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Charles IVES (1874-1954)
Songs Volume 1
“1, 2, 3 “ (1921) [0:34]; Abide with Me. (1897) [3:42]; Aeschylus and Sophocles (1922) [4:39]; Afterglow (1919) [2:25]; Allegro (1899) [2:20]; The All-Enduring. Amphion (1896) [7:12]; Ann Street (1921) [0:57]; At Parting (1899) [2:05]; At Sea (1921) [1:25]; At the River (1916) [2:09]; August (1920) [3:02]; Autumn (1907) [2:37]; Because of You (1899) [3:01]; Because Thou Art (1901) [2:25]; Berceuse (1903) [1:59]; The Cage(1906) [1:04]; The Camp Meeting (1912) [4:44]; Canon I (1893) [1:03]; Canon II (1894) [1:14]; Chanson de Florian (1898) [2:00]; Charlie Rutlage (1920) [2:41]; The Children's Hour (1912) [2:28]; (Edies’s) Christmas Carol (1925) [3:46]; A Christmas Carol (1894) [2:44]; The Circus Band (1894) [2:11]; The Collection (1920) [3:00]; Country Celestial (1897) [3:44]; Cradle Song (1919) [2:23]
For artists/recording information see below

NAXOS 8.559269 [74:52]

Charles IVES (1874-1954)
Songs Volume 2
December (1913) [1:10 Disclosure (1921) [1:14]; Down East (1910) [3:12]; Dreams (1897) [4:01]; Du alte Mutter (1902) [2:27]; Du bist wie eine Blume (1897) [1:50]; Élégie (1901) [4:56]; The Ending Year (1902) [3:02]; Evening (1921) [2:05]; Evidence (1910) [1:44]; Eyes so Dark (1902) [2:09]; Far from my Heav’nly Home (1893) [4:28]; Far in the Wood (1900) [1:46]; A Farewell to Land (1909) [1:53]; La Fede (1920) [0:54]; Feldeinsamkeit (1898) [2:56]; Flag Song (1900) [2:23]; Forward into Light (1902) [4:00]; Friendship (1898) [3:23]; Frühlingslied (1898) [2:06]; General William Booth Enters into Heaven (1914) [5:37]; God Bless and Keep Thee (1898) [2:30]; Grace (1900) [1:39]; Grantchester (1920) [3:12]; The Greatest Man (1921) [1:25]; Gruss (1898) [1:35];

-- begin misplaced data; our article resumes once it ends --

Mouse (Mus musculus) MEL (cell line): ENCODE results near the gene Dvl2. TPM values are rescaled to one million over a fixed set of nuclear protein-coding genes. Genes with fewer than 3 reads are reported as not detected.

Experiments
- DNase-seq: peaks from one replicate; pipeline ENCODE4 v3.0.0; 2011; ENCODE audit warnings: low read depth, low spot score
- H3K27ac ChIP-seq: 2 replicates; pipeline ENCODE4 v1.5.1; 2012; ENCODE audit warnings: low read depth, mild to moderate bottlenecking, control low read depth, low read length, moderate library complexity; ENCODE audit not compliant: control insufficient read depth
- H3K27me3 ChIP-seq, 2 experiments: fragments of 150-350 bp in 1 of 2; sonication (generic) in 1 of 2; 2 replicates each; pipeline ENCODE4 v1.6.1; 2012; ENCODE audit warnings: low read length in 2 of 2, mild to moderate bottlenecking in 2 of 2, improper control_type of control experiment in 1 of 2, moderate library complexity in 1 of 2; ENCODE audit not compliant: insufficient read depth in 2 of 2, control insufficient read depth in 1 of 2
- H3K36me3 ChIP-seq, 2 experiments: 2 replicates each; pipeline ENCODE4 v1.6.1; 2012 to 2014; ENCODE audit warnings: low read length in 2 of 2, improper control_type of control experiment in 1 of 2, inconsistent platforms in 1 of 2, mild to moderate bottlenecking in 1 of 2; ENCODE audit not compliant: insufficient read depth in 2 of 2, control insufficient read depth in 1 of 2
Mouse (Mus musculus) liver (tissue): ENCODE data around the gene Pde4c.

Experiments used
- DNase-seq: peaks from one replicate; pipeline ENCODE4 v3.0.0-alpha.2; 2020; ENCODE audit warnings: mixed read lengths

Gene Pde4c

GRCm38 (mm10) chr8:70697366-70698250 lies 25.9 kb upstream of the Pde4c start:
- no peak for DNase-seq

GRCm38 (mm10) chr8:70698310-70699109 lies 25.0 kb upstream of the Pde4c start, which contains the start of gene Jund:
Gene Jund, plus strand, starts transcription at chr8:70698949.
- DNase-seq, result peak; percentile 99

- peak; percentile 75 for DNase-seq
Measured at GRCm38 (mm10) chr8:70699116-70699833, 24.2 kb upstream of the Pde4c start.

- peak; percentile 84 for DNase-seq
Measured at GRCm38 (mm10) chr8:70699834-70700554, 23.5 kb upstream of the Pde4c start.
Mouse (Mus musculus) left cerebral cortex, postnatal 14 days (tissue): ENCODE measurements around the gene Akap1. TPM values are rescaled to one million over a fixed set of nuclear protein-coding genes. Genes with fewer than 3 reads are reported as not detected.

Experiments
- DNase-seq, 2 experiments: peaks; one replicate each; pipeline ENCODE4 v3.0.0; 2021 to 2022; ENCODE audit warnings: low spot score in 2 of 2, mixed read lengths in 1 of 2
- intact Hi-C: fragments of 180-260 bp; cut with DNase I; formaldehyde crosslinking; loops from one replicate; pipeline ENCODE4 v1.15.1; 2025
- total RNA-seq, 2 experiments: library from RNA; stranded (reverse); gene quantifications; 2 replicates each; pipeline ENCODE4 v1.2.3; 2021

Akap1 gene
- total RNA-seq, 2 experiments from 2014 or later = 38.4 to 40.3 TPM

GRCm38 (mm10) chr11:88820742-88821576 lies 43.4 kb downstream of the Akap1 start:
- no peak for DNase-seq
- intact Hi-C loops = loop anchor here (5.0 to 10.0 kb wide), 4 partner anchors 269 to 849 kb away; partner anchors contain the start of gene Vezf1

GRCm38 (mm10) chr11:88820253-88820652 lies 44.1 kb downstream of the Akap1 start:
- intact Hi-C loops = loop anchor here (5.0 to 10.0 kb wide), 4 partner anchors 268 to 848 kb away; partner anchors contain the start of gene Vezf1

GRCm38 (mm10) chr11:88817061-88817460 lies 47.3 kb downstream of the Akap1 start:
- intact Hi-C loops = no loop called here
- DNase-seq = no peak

Lielle Berman (soprano); Heather Buck (soprano); Jennifer Casey Cabot (soprano); Sarah Jakubiak (soprano); Sumi Kittelberger (soprano); Janna Baty (mezzo); Tamara Mumford (mezzo); Mary Phillips (mezzo); Leah Wool (mezzo); Ian Howell (counter-tenor); Matthew Plenk (tenor); Kenneth Tarver (tenor); Michael Cavalieri (baritone); Robert Gardner (baritone); Patrick Carfizzi (bass-baritone); David Pittsinger (bass)
Biava String Quartet; Frederick Teadro (organ); Eric Trudel (piano); Laura Garritson (piano); J J Penna (piano); Douglas Dickson (piano)
rec. Sprague Hall, Yale University, New Haven, USA, May-June 2005. DDD
NAXOS 8.559270 [67:37]

 

Experience Classicsonline


It is taking a long time for singers and the public to appreciate the full extent and importance of Ives’ output of songs. Not as large as Schubert maybe, but still a major achievement. The title alone of the main published source – “114 Songs” (1922) – gives an idea of its scope but there are in fact nearly 200 songs in all. Surprisingly, however, this appears to be the first attempt to record the completed songs in their entirety and, whatever shortcomings there may be in its realisation, this series must be an issue of major importance for anyone with an interest in Ives or indeed in song or in American music in general.